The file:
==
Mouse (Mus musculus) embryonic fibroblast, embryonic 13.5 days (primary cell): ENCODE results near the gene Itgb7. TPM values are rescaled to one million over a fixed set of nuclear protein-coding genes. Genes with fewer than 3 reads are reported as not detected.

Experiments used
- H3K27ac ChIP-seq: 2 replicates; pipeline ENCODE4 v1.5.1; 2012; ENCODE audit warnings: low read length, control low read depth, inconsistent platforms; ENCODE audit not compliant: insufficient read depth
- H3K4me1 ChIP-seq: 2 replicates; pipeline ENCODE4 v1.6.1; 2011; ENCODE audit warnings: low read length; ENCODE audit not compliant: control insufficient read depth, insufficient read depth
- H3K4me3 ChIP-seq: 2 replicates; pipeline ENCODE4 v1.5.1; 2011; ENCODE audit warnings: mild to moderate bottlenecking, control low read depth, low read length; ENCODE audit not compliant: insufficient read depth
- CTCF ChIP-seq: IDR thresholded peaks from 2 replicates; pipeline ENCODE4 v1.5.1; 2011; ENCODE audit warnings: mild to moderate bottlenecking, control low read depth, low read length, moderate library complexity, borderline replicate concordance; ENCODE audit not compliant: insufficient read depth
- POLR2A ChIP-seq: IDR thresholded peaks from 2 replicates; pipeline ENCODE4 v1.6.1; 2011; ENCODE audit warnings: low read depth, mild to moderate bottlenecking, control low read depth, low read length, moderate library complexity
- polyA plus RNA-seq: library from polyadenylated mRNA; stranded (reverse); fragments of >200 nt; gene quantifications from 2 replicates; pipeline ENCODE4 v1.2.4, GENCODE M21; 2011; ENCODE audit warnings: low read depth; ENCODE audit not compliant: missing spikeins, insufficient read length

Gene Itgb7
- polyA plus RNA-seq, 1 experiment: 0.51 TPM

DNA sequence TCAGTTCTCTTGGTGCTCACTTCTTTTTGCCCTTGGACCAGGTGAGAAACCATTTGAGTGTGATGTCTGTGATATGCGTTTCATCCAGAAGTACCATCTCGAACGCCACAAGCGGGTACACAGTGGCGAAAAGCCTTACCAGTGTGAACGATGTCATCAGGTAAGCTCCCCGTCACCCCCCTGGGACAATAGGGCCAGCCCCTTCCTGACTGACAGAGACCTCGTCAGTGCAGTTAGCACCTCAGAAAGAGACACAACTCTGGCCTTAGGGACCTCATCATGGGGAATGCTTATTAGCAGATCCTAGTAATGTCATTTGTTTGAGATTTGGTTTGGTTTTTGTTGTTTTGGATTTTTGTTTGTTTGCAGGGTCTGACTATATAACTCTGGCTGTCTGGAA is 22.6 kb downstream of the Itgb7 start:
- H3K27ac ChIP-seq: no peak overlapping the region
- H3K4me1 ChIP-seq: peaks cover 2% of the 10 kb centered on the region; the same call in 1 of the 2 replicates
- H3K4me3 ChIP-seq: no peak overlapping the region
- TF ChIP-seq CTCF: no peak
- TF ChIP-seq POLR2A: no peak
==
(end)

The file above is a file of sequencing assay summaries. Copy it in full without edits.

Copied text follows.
Mouse (Mus musculus) embryonic fibroblast, embryonic 13.5 days (primary cell): ENCODE results near the gene Itgb7. TPM values are rescaled to one million over a fixed set of nuclear protein-coding genes. Genes with fewer than 3 reads are reported as not detected.

Experiments used
- H3K27ac ChIP-seq: 2 replicates; pipeline ENCODE4 v1.5.1; 2012; ENCODE audit warnings: low read length, control low read depth, inconsistent platforms; ENCODE audit not compliant: insufficient read depth
- H3K4me1 ChIP-seq: 2 replicates; pipeline ENCODE4 v1.6.1; 2011; ENCODE audit warnings: low read length; ENCODE audit not compliant: control insufficient read depth, insufficient read depth
- H3K4me3 ChIP-seq: 2 replicates; pipeline ENCODE4 v1.5.1; 2011; ENCODE audit warnings: mild to moderate bottlenecking, control low read depth, low read length; ENCODE audit not compliant: insufficient read depth
- CTCF ChIP-seq: IDR thresholded peaks from 2 replicates; pipeline ENCODE4 v1.5.1; 2011; ENCODE audit warnings: mild to moderate bottlenecking, control low read depth, low read length, moderate library complexity, borderline replicate concordance; ENCODE audit not compliant: insufficient read depth
- POLR2A ChIP-seq: IDR thresholded peaks from 2 replicates; pipeline ENCODE4 v1.6.1; 2011; ENCODE audit warnings: low read depth, mild to moderate bottlenecking, control low read depth, low read length, moderate library complexity
- polyA plus RNA-seq: library from polyadenylated mRNA; stranded (reverse); fragments of >200 nt; gene quantifications from 2 replicates; pipeline ENCODE4 v1.2.4, GENCODE M21; 2011; ENCODE audit warnings: low read depth; ENCODE audit not compliant: missing spikeins, insufficient read length

Gene Itgb7
- polyA plus RNA-seq, 1 experiment: 0.51 TPM

DNA sequence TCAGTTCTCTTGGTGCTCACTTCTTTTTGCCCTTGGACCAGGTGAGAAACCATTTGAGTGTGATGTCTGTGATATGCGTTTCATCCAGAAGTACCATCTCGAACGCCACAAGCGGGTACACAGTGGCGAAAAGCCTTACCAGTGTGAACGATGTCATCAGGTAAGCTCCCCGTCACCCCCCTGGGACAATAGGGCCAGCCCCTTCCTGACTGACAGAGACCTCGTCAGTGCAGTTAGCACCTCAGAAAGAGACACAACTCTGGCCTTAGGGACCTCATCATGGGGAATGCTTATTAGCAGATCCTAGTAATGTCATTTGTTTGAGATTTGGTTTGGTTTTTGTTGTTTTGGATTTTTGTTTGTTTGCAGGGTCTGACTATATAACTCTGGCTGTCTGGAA is 22.6 kb downstream of the Itgb7 start:
- H3K27ac ChIP-seq: no peak overlapping the region
- H3K4me1 ChIP-seq: peaks cover 2% of the 10 kb centered on the region; the same call in 1 of the 2 replicates
- H3K4me3 ChIP-seq: no peak overlapping the region
- TF ChIP-seq CTCF: no peak
- TF ChIP-seq POLR2A: no peak